T G Prabhakar

Tamil Nadu Veterinary and Animal Sciences University, Chennai, Tamil Nādu, India

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Publications (3)10.37 Total impact

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    A Ganesh Kumar, N Nagesh, T G Prabhakar, G Sekaran
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    ABSTRACT: The untanned proteinaceous tannery solid waste, animal fleshing (ANFL), was used as a substrate for acid protease production by Synergistes sp. The strain was isolated from an anaerobic digester used for the treatment of tannery solid waste and was selected for its enhanced protease production at activity 350-420 U/ml. The optimum pH was in the acidic range of 5.5-6.5 and optimum temperature was in mesophilic range of 25-35 degrees C. The sodium dodecyl sulfate-polyacrylamide gel electrophoresis (SDS-PAGE) and the zymogram analyses of the purified protein indicated an estimated molecular mass of 60 kDa. This protease could be classified as aspartic protease based on its inhibition by aspartate type protease inhibitor pepstatin and on non-inhibition by 1,10-phenanthroline, EDTA, EGTA and phenylmethylsulfonyl fluoride. The degradation of ANFL was confirmed by Gas Chromatography-Mass Spectroscopy (GC-MS), Proton Nuclear Magnetic Resonance Spectroscopy (H1 NMR) and Scanning Electron Microscopy (SEM) analyses. In this study we found that the activity of acid protease depended on factors such as calcium concentration, pH and temperature. Based on these lines of evidence, we postulate that this protease is a highly catalytic novel protease of its type.
    Bioresource Technology 06/2008; 99(7):2364-72. · 5.04 Impact Factor
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    ABSTRACT: The untanned proteinaceous tannery solid waste, the animal fleshing (ANFL), was used as substrate in the treatment process (hydrolysis and fermentation) involving Synergistes sp. The nonionic surfactant (Tween 80) was evaluated for its ability to influence on microbial growth and enzyme activity in the hydrolysis and fermentation of ANFL. The addition of Tween 80 in the process significantly increased the activities of hydrolytic and fermentative enzymes like protease (338-360 Um l(-1)) and deaminase (187-206 Um l(-1)) compared to that of control (protease 195-220 Um l(-1) and deaminase 70-83 Um l(-1)). The total viable bacterial count was increased more than twofold, compared to the control in the presence of 0.15% Tween 80. The ANFL fermentation and formation of other metabolites were evidenced by Gas Chromatography and Mass Spectroscopy (GC-MS), Proton Nuclear Magnetic Resonance spectroscopy ((1)H NMR) and Fourier transform infra red spectroscopy (FT-IR). The breakdown of fibrillar proteins in ANFL was confirmed by the scanning electron microscopy (SEM) and the transmission electron microscopy (TEM).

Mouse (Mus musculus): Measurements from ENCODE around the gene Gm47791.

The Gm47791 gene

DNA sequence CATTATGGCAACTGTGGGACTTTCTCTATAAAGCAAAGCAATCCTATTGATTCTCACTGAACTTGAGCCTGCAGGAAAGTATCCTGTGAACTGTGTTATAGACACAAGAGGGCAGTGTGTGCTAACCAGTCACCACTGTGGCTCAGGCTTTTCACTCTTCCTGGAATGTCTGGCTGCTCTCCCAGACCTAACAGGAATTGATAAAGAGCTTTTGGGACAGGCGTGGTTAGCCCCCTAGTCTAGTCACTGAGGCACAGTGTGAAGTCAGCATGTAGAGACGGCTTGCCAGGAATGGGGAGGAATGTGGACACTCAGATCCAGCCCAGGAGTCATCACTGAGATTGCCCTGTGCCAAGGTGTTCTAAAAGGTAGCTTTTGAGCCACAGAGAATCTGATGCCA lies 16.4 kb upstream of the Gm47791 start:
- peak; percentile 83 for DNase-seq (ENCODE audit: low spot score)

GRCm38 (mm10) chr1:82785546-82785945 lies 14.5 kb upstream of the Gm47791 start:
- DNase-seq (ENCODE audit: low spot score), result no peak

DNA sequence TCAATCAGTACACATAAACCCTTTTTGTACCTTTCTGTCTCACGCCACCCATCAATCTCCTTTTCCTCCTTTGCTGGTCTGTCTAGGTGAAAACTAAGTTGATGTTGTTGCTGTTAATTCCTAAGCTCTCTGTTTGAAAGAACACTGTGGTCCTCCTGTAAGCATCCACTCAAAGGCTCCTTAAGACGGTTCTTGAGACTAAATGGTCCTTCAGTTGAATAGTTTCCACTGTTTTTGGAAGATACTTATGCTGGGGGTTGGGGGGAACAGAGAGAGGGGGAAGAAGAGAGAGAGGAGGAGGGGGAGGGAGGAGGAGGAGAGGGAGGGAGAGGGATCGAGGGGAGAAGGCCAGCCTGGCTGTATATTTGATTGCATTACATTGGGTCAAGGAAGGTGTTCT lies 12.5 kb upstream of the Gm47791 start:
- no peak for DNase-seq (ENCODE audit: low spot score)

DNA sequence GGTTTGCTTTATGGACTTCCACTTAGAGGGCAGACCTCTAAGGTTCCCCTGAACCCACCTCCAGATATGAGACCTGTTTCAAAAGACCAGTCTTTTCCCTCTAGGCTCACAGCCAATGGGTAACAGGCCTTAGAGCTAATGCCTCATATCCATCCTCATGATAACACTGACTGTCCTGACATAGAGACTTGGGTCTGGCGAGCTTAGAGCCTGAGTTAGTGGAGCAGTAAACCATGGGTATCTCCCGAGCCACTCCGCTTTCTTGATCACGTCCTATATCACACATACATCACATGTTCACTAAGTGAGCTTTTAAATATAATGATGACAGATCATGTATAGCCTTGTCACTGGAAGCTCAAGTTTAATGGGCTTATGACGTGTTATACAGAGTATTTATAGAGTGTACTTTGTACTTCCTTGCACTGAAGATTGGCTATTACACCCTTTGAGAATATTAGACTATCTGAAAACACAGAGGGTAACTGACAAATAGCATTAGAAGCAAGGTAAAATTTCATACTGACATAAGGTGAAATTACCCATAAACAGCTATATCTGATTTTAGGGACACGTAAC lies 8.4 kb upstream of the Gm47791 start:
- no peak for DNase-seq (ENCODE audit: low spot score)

Biodegradation 03/2008; 19(5):739-48. · 2.49 Impact Factor
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    ABSTRACT: The silver (0.5-3 at %) substituted nanosize hydroxyapatites (AgHAs) were synthesized by microwave processing. The X-ray diffraction (XRD) peaks are very broad, indicating that the AgHAs were of nanosize (30 nm). Transmission electron microscopy analysis shows needle-like morphology of AgHA, having length 60-70 nm and width 15-20 nm. The AgHA phase was stable up to 700 degrees C without any secondary phases. The antibacterial effect of AgHA against Escherichia coli and Staphylococcus aureus was observed by spread plate method, even for low concentration of silver ions (0.5%) with 1 x 10(5) cells/mL of respective bacterial culture, after a 48 h incubation period. However, some colonies of E. coli were seen with a high dose of 1 x 10(8) cells/mL after 24 h. The zone of inhibition by disc diffusion test method was found to vary with the amount of silver in the sintered AgHA pellets, for both the bacteria, after 24 h of inoculation. Osteoblast cell attachment in varying density was noticed on AgHA samples with 0.5, 1.0, and 1.5% silver substitution. However, osteoblast spreading was significantly greater on 0.5% AgHA compared to 1.0 or 1.5% substituted AgHA samples. Thus, the low amount of AgHA has a potential of minimizing the risk of bacterial contamination, without compromising the bioactivity, and is expected to display greater biological efficacy in terms of osseointegration.
    Journal of Biomedical Materials Research Part A 04/2007; 80(3):581-91. · 2.84 Impact Factor